We talk a great deal about the content framework Hero, Hub, Hygiene. This was introduced to us by Google and YouTube.
Imagine your website content as a triangle where the bottom or the base is the Hygiene content. This is the stuff that is always on - who you are, what you do and how to contact you - brochure-ware.
The middle is the hub - the dynamic piece of your website - regular expert led insights, commentary and newsletters etc. The hub content is always driving traffic to your site.
The top is the hero content big ticket events - research pieces, in depth market reports, surveys etc. This hero thought leadership piece is a great way to establish and reinforce your reputation for expertise - especially if it is focused on an area/sector you want to 'own' as a firm.
Why am I telling you all this? Well on Wednesday I went to the PSMG Forum where the marketing and BD team from law firm Mills and Reeve shared their experience of producing a thought leadership piece called Full Scale Ahead- a perfect example of a hero piece of content. In his LinkedIn post Rob Neal, Communications manager at Mills and Reeve shares what they learnt.
In summary Rob's advice:
- Think carefully about your timelines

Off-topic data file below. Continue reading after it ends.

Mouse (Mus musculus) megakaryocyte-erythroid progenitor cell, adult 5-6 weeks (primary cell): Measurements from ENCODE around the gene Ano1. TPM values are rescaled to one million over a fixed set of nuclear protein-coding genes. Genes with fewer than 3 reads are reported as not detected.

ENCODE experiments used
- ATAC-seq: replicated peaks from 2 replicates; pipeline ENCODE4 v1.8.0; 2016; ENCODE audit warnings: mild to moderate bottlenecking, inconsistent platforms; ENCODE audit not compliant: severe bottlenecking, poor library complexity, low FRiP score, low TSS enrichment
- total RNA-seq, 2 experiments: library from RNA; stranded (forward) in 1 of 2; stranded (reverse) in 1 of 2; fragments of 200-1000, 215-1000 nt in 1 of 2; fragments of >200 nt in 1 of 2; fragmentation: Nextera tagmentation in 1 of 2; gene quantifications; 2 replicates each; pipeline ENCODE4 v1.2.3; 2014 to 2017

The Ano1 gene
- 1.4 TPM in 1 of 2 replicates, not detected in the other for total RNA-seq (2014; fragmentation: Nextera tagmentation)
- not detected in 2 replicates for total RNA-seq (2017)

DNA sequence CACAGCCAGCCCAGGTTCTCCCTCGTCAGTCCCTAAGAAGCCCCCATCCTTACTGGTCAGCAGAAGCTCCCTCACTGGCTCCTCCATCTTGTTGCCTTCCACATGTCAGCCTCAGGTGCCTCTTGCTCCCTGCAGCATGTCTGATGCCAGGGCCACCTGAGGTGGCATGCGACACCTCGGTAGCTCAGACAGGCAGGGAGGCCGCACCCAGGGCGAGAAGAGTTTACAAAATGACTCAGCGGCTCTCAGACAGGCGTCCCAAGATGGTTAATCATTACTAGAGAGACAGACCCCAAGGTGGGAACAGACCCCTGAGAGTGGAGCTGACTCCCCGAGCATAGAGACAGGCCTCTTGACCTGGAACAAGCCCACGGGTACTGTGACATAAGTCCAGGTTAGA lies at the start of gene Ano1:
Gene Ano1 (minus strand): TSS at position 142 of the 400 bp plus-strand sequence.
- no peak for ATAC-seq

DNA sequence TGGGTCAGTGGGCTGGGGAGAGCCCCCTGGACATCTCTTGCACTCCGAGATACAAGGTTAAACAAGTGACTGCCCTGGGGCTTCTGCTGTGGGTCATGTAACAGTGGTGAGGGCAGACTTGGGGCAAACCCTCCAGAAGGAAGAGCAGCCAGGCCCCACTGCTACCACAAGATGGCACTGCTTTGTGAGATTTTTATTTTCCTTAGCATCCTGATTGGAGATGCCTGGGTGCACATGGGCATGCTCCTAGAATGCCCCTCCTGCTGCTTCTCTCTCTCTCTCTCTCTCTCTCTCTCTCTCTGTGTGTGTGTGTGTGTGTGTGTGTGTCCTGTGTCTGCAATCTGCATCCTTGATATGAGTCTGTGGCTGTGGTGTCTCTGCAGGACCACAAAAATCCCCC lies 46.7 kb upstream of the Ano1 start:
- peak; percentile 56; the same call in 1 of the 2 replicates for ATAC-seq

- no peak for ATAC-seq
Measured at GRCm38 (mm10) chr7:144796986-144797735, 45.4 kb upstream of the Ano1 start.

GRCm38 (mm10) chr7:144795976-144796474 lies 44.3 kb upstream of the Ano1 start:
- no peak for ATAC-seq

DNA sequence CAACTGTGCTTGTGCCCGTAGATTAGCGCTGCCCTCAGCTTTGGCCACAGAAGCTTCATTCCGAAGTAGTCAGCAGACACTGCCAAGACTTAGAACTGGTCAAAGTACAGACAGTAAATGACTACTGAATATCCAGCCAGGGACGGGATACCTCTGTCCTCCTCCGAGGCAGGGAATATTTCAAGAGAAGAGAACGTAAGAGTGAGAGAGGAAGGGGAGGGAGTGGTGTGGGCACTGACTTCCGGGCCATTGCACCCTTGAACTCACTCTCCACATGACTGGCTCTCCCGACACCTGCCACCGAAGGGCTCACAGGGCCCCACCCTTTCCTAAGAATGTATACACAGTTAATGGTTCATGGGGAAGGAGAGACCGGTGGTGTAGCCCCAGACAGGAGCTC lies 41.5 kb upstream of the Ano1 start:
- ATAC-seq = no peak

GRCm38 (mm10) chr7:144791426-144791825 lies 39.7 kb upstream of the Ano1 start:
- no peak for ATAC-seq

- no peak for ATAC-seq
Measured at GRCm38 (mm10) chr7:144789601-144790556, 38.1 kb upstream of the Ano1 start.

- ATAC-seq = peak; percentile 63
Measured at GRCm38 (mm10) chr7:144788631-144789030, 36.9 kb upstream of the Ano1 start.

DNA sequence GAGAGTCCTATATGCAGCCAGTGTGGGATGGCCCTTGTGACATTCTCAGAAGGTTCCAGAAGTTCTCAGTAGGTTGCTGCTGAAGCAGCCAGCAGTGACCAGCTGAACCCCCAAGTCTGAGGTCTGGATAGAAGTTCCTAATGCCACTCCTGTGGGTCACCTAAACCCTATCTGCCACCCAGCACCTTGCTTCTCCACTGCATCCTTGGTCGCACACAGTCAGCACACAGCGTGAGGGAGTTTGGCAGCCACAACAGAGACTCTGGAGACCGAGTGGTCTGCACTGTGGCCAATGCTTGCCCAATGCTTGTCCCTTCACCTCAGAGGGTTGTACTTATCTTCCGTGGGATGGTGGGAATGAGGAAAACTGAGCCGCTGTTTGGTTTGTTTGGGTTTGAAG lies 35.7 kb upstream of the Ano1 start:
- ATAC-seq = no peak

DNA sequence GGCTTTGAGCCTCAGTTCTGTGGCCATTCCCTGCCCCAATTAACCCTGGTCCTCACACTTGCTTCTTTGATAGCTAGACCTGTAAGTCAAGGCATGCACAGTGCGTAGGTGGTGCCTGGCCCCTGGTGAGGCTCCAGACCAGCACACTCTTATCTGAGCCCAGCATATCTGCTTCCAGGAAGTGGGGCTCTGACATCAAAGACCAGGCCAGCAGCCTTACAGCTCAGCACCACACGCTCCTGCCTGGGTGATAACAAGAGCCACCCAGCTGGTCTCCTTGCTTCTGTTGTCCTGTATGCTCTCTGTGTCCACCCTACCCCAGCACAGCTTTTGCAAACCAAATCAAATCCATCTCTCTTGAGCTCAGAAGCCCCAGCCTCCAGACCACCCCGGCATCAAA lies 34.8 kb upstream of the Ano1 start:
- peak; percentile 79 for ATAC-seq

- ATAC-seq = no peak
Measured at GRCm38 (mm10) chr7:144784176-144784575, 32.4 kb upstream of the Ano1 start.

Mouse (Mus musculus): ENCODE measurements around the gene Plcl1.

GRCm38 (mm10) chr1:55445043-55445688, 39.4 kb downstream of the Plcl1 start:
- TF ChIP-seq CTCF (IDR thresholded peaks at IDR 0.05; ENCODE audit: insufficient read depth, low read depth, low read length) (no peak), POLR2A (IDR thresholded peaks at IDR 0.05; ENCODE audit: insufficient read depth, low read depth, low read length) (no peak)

- Create all your content up front
- Ensure you have strong backing internally
- Staff can help push content to a far wider audience
- Make your idea stretch
- Don’t underestimate how much of a change this is!
I particularly agreed with Rob's 4th point which is use your experts - in this case lawyers - to push your content to wider audience. This can be done by sharing aspects of the Hero content in infographics and bite size chunks exactly what the team at Mills Reeve did. Also you can drive people to your hero content by effectively creating hub content - expert insights and commentary that are about the same thing as your hero content. These are easy to share on social and via newsletters and drive traffic to your hero content regularly throughout your campaign.
Staff can help push content to a far wider audience Don't ignore your own people when thinking about how to push out your content. We found that having strong research behind the campaign (we spoke to 500 MDs, CEOs and CFOs across the UK) opened doors to great top tier media coverage in the likes of The Daily Telegraph and the FT. But it was our own staff, pushing out the content via LinkedIn and Twitter, that provided us with some of our best results.